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Politicians PAYING the price for scuttling Lokpal Bill

Last updated on: October 22, 2012 11:23 IST

Politicians PAYING the price for scuttling Lokpal Bill

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The reason why corruption charges are designed to do reputation damage more than anything else is that such charges are rarely brought to closure, points out T N Ninan

Arvind Kejriwal could be accused, with some reason, of being like a Bofors gun -- he "shoots and scoots".

The specifics of the allegations that he makes in each case may be wrong or off the mark, but he is not waiting to provide explanations or get into arguments, because he has moved on to his next target. It is hard to tell whether this tactic will be effective, particularly in the face of a "club class" of politicians who are willing to brazen it out, come what may.

But the systemic dangers are evident. In a milieu already replete with scams of one kind or other, the rapid-fire allegations against more and more politicians raise two possibilities: one is to encourage a cynical mood that says sab chor hain (they are all thieves) and which therefore spreads a sense of defeatism on the corruption issue; the other is a backlash from the political system -- to restrict the scope of the Right to Information law, redefine corruption more narrowly so as to give more protection to ministers and officials, and to find ways to tar the private sector with the same brush (all three of which, please note, the prime minister has proposed!).

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Image: Arvind Kejriwal


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Politicians PAYING the price for scuttling Lokpal Bill

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The question to ask is whether, when charges are flying thick and fast in all directions, the institution of a Lokpal -- which the movement led by Anna Hazare had made its single-point demand last year -- would have made a difference? Would it, in the first instance, have provided protection to those who feel wrongly targeted?

After all, a reference to the Lokpal would have led to proper scrutiny, and clearing of the air if the charges were baseless -- so that reputation damage was avoided. Salman Khurshid would not have needed to threaten answers written in blood, if all he had to do was present his case to a Lokpal.

Similarly, those hurling accusations today would have had to be more responsible because any charges they make would quickly have been put to the test. Finally, those guilty would not have been able to brazen it out, as is being done today, because their actions could have been referred to the Lokpal by any ordinary citizen.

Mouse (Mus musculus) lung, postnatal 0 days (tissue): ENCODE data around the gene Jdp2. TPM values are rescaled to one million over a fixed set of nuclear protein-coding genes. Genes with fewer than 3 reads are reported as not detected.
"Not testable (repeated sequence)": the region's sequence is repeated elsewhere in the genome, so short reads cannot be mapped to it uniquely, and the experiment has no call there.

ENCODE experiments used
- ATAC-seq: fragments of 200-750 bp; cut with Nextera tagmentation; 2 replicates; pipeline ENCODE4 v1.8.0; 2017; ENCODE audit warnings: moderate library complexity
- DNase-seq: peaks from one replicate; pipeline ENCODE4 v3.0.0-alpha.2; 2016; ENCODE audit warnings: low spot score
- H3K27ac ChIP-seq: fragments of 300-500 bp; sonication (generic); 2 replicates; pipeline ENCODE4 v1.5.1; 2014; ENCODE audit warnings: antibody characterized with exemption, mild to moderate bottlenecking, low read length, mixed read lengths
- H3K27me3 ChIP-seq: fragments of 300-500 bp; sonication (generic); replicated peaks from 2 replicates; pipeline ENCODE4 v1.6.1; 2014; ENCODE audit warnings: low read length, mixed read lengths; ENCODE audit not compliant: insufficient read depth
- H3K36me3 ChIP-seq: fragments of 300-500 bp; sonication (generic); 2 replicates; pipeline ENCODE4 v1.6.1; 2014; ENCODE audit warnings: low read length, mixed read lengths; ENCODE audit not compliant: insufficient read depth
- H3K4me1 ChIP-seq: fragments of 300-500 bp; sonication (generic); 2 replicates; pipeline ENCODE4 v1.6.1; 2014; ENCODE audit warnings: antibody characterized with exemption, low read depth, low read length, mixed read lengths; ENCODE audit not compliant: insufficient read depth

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Image: Salman Khurshid


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Politicians PAYING the price for scuttling Lokpal Bill

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In short, when the Rajya Sabha's members manoeuvred a situation where the debate on the Lokpal Bill was extended till past closing time, and thus sent into cold storage from which no one wants to retrieve it, was a deeply cynical political class shooting itself in the foot?

It has been said before but is worth saying again -- the reason why corruption charges are designed to do reputation damage more than anything else (through "shoot and scoot" tactics) is that such charges are rarely brought to closure.

The official investigation and prosecution agency (the Central Bureau of Investigation) is thoroughly compromised, dances to its political master of the day, and carries no credibility as an agency that is either autonomous or free of corruption.

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Politicians PAYING the price for scuttling Lokpal Bill

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The political class may have found this arrangement a convenient one at a certain stage in the evolution of the system, but is that still true when key elements of the system have changed?

The Comptroller and Auditor General is more assertive than before, the RTI law is a powerful tool in the hands of ordinary citizens, civil society organisations are more active players, round-the-clock electronic media amplifies even relatively minor issues into campaign-worthy subjects, and a growing middle class is more responsive to corruption issues.

That's five good reasons why the genie cannot be put back into the bottle. So does the Lokpal offer a sensible solution?

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Image: A rally to demand the Lokpal Bill


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